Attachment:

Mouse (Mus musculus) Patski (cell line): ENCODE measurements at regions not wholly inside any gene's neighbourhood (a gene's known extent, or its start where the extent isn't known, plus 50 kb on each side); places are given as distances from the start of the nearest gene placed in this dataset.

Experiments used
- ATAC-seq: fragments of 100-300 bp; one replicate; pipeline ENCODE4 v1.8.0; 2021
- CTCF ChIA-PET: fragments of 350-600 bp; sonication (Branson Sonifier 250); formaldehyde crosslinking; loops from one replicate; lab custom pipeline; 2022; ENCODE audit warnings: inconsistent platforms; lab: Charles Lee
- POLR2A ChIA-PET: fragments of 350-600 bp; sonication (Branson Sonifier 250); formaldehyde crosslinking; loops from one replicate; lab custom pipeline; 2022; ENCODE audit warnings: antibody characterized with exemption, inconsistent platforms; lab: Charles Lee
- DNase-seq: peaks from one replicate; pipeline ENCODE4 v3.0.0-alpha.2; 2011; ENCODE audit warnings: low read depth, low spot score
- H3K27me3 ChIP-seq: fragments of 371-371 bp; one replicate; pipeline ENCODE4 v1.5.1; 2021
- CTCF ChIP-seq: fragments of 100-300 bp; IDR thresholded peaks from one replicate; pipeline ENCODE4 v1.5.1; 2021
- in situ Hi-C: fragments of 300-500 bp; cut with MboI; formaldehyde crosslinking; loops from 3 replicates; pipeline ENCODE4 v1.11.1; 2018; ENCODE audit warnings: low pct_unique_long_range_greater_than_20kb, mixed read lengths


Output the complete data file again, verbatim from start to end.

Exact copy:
Mouse (Mus musculus) Patski (cell line): ENCODE measurements at regions not wholly inside any gene's neighbourhood (a gene's known extent, or its start where the extent isn't known, plus 50 kb on each side); places are given as distances from the start of the nearest gene placed in this dataset.

Experiments used
- ATAC-seq: fragments of 100-300 bp; one replicate; pipeline ENCODE4 v1.8.0; 2021
- CTCF ChIA-PET: fragments of 350-600 bp; sonication (Branson Sonifier 250); formaldehyde crosslinking; loops from one replicate; lab custom pipeline; 2022; ENCODE audit warnings: inconsistent platforms; lab: Charles Lee
- POLR2A ChIA-PET: fragments of 350-600 bp; sonication (Branson Sonifier 250); formaldehyde crosslinking; loops from one replicate; lab custom pipeline; 2022; ENCODE audit warnings: antibody characterized with exemption, inconsistent platforms; lab: Charles Lee
- DNase-seq: peaks from one replicate; pipeline ENCODE4 v3.0.0-alpha.2; 2011; ENCODE audit warnings: low read depth, low spot score
- H3K27me3 ChIP-seq: fragments of 371-371 bp; one replicate; pipeline ENCODE4 v1.5.1; 2021
- CTCF ChIP-seq: fragments of 100-300 bp; IDR thresholded peaks from one replicate; pipeline ENCODE4 v1.5.1; 2021
- in situ Hi-C: fragments of 300-500 bp; cut with MboI; formaldehyde crosslinking; loops from 3 replicates; pipeline ENCODE4 v1.11.1; 2018; ENCODE audit warnings: low pct_unique_long_range_greater_than_20kb, mixed read lengths